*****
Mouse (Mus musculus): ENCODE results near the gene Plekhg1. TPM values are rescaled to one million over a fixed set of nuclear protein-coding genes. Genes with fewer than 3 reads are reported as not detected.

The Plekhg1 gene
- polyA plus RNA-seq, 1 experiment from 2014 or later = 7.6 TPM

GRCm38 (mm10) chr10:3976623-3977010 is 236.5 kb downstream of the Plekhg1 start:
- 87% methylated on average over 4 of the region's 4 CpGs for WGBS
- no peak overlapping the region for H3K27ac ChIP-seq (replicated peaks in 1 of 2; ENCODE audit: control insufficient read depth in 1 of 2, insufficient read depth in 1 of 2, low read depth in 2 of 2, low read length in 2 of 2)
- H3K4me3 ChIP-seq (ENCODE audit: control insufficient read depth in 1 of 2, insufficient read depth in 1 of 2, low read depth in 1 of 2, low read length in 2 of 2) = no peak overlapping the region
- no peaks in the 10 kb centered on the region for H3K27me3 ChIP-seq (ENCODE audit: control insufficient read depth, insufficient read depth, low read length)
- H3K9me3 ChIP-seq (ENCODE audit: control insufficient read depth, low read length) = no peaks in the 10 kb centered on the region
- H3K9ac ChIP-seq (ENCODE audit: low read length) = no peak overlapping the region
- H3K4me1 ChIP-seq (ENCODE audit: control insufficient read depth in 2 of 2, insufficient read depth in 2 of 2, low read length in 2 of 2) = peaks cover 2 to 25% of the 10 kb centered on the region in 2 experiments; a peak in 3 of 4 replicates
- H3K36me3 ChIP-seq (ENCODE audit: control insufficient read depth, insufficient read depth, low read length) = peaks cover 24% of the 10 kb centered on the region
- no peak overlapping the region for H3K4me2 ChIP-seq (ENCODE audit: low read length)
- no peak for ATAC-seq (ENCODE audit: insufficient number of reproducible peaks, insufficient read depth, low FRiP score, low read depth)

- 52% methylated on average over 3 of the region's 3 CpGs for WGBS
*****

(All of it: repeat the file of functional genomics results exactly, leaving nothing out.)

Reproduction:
Mouse (Mus musculus): ENCODE results near the gene Plekhg1. TPM values are rescaled to one million over a fixed set of nuclear protein-coding genes. Genes with fewer than 3 reads are reported as not detected.

The Plekhg1 gene
- polyA plus RNA-seq, 1 experiment from 2014 or later = 7.6 TPM

GRCm38 (mm10) chr10:3976623-3977010 is 236.5 kb downstream of the Plekhg1 start:
- 87% methylated on average over 4 of the region's 4 CpGs for WGBS
- no peak overlapping the region for H3K27ac ChIP-seq (replicated peaks in 1 of 2; ENCODE audit: control insufficient read depth in 1 of 2, insufficient read depth in 1 of 2, low read depth in 2 of 2, low read length in 2 of 2)
- H3K4me3 ChIP-seq (ENCODE audit: control insufficient read depth in 1 of 2, insufficient read depth in 1 of 2, low read depth in 1 of 2, low read length in 2 of 2) = no peak overlapping the region
- no peaks in the 10 kb centered on the region for H3K27me3 ChIP-seq (ENCODE audit: control insufficient read depth, insufficient read depth, low read length)
- H3K9me3 ChIP-seq (ENCODE audit: control insufficient read depth, low read length) = no peaks in the 10 kb centered on the region
- H3K9ac ChIP-seq (ENCODE audit: low read length) = no peak overlapping the region
- H3K4me1 ChIP-seq (ENCODE audit: control insufficient read depth in 2 of 2, insufficient read depth in 2 of 2, low read length in 2 of 2) = peaks cover 2 to 25% of the 10 kb centered on the region in 2 experiments; a peak in 3 of 4 replicates
- H3K36me3 ChIP-seq (ENCODE audit: control insufficient read depth, insufficient read depth, low read length) = peaks cover 24% of the 10 kb centered on the region
- no peak overlapping the region for H3K4me2 ChIP-seq (ENCODE audit: low read length)
- no peak for ATAC-seq (ENCODE audit: insufficient number of reproducible peaks, insufficient read depth, low FRiP score, low read depth)

- 52% methylated on average over 3 of the region's 3 CpGs for WGBS